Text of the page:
The case of Nicola Sacco and Bartolomeo Vanzetti has attracted world-wide attention. Yet very few of our people, except those immediately associated with the case, are at all familiar with the personalities of the two men whose fate has aroused this strong international interest.
It has been my privilege to know Vanzetti personally, and I have been struck by his simple-heartedness and sincerity. The belief in his innocence, widely held among those who followed the trials, is strengthened upon personal acquaintance. Though he has been living for more than three years under the shadow of a death sentence, he has maintained an equable temper and keen interest in world affairs, and his thirst for knowledge is unabated. Each inmate of the Massachusetts State prison at Charlestown has to do daily an amount of piece-work that is supposed to take eight hours; but Venzetti, by extra diligence, gets through his task ahead of time, and uses the extra leisure to study English literature.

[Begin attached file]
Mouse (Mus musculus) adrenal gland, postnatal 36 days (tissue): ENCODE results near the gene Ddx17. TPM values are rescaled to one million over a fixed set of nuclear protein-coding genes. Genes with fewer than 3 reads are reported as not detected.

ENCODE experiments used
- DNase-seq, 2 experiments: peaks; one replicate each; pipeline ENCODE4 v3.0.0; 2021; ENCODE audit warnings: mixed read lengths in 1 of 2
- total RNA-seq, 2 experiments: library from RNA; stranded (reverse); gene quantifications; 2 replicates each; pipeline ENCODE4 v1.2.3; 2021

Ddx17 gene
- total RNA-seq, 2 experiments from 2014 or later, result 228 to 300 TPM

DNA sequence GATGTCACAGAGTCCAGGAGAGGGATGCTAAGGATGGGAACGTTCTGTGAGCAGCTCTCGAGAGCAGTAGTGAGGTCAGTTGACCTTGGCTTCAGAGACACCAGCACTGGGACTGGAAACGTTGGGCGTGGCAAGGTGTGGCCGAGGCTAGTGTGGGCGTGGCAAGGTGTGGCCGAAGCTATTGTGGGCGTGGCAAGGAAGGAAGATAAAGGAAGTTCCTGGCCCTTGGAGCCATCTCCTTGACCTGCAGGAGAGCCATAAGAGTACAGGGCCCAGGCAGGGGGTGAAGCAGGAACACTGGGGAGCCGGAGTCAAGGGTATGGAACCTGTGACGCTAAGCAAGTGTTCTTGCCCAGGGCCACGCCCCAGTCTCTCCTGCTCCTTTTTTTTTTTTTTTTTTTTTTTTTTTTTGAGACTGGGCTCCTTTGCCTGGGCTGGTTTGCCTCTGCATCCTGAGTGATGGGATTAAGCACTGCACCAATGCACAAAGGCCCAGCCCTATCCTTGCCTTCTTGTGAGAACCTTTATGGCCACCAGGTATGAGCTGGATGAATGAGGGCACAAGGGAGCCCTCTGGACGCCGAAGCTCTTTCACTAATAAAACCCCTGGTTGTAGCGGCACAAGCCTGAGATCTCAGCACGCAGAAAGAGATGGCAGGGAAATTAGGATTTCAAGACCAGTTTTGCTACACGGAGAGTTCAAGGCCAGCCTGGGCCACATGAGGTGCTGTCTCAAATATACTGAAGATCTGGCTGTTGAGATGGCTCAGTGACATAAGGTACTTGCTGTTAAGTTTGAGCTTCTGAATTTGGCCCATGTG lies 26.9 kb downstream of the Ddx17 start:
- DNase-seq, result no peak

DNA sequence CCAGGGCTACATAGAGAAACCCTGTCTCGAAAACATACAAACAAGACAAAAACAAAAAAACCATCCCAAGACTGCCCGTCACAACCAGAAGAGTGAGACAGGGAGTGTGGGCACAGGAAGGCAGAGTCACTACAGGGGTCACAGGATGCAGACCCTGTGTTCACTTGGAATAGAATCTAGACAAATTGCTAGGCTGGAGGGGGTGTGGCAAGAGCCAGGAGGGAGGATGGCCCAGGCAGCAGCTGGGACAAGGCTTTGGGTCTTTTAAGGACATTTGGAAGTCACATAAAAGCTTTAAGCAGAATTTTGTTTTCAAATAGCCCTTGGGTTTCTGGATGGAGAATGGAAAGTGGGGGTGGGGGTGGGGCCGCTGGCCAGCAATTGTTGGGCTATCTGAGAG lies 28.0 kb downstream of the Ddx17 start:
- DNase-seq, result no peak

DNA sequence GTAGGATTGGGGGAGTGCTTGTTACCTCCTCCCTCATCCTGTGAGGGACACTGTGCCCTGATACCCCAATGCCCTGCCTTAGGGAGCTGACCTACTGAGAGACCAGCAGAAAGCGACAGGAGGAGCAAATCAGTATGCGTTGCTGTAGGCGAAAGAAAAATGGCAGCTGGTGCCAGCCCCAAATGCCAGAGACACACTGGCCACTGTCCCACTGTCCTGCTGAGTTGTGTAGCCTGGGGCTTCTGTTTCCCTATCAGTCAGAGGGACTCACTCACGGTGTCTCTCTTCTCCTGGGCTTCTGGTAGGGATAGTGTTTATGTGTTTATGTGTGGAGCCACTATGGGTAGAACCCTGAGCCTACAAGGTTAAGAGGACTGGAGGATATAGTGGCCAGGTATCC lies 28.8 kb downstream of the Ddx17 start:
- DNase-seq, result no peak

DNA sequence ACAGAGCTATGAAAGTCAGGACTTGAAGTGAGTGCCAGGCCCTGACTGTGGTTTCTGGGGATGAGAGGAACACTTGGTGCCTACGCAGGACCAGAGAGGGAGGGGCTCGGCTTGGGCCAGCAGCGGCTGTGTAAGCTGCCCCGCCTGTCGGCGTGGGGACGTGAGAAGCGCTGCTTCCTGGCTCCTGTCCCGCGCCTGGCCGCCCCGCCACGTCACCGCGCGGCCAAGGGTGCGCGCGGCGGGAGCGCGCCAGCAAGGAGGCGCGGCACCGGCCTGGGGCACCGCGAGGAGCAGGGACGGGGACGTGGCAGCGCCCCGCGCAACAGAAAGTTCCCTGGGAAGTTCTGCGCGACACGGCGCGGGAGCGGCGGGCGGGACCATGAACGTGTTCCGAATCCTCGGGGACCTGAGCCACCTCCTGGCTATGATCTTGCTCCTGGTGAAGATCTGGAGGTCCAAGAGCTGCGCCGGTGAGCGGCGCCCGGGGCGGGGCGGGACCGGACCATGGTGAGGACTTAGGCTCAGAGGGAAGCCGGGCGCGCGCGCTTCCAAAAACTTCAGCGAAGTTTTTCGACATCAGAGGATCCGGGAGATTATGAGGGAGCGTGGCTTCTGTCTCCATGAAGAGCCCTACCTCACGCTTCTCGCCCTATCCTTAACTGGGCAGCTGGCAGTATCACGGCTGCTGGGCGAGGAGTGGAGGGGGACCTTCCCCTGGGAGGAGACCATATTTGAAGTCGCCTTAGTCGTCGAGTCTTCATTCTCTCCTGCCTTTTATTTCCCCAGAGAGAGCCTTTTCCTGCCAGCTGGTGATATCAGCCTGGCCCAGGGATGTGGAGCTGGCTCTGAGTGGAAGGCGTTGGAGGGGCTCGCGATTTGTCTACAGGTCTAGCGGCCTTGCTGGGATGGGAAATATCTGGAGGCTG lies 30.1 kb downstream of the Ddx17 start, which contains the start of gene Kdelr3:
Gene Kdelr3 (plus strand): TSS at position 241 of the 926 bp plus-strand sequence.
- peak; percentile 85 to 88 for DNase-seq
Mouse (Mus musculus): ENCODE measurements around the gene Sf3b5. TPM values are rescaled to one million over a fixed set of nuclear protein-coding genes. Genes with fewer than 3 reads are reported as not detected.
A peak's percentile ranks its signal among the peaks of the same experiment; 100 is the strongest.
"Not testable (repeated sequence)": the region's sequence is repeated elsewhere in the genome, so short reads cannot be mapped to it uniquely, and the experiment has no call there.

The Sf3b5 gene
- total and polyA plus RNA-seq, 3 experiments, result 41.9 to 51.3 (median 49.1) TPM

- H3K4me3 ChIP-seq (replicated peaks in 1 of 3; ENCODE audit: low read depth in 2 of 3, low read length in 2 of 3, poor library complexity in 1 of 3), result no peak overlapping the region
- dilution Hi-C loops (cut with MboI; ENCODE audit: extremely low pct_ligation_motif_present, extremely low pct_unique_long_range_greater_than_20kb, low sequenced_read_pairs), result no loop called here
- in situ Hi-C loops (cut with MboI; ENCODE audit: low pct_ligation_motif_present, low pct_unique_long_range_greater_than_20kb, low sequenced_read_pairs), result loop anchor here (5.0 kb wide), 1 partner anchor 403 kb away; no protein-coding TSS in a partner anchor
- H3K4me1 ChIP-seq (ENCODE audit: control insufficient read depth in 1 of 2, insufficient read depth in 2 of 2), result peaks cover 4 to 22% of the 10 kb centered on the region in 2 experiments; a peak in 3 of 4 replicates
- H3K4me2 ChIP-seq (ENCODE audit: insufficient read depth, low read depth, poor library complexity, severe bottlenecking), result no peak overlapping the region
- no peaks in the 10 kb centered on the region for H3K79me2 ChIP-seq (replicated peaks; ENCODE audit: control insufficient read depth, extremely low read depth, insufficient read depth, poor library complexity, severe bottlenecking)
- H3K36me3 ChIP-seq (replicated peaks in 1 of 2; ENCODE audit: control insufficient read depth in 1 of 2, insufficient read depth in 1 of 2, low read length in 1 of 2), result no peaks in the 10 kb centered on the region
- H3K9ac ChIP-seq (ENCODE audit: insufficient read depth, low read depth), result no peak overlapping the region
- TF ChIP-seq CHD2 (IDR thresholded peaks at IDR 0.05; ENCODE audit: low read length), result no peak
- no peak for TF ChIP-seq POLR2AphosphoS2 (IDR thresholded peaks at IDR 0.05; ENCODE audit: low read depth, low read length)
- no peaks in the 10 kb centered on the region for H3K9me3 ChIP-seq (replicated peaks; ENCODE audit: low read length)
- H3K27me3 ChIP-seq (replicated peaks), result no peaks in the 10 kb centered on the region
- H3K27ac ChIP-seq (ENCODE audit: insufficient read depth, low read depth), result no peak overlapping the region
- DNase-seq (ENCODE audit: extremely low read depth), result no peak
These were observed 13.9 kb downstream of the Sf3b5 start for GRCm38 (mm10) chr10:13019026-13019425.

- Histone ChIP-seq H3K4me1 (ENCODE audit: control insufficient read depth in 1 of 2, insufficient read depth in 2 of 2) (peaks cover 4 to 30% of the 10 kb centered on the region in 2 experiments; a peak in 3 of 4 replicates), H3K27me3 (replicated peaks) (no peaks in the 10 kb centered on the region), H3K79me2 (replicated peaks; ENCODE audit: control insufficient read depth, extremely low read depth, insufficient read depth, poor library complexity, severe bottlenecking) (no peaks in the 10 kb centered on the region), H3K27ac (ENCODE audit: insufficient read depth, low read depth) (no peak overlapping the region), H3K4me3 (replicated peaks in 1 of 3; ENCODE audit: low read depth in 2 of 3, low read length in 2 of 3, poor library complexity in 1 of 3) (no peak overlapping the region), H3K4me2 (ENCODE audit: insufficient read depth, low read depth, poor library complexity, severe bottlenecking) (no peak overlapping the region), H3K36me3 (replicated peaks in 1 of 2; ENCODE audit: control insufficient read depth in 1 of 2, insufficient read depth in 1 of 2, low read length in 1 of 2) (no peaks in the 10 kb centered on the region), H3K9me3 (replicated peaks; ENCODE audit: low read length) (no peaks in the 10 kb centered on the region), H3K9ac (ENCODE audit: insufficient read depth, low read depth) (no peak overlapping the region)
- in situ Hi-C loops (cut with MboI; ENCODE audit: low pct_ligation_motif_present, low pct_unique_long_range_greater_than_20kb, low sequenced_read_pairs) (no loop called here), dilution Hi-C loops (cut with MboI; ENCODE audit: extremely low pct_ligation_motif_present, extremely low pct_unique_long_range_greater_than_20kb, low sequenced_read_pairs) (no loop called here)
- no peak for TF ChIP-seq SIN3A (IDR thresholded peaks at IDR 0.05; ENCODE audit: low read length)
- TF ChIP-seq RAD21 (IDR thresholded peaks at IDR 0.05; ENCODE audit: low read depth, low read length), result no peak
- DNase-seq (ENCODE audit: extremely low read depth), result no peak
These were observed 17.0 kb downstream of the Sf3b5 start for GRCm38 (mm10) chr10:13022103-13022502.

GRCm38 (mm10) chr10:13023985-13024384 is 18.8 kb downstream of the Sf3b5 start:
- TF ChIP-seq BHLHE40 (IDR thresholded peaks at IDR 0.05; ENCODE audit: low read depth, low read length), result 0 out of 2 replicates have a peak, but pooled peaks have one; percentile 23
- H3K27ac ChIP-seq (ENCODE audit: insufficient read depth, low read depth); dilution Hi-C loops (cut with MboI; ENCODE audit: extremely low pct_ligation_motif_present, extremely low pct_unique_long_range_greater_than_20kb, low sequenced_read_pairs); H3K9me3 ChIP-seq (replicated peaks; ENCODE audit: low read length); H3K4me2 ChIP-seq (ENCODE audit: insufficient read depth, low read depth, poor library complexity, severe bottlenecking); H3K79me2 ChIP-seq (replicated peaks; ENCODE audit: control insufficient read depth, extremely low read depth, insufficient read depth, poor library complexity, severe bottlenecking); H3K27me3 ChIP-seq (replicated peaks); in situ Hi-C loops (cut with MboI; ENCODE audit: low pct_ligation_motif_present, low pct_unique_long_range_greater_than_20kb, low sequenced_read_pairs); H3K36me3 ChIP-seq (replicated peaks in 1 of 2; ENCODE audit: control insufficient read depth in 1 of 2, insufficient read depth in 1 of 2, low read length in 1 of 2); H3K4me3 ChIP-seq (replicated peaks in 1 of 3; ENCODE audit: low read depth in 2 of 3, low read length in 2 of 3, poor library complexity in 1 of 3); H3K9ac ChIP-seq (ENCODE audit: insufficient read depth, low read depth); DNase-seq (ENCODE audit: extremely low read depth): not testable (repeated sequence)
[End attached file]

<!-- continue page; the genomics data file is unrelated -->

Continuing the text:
Vanzetti's autobiography is here presented in pamphlet form for the first time. It is a remarkable human document. Let the reader consider it with an open mind, and judge for himself whether it indicates a character of the criminal type.
ALICE STONE BLACKWELL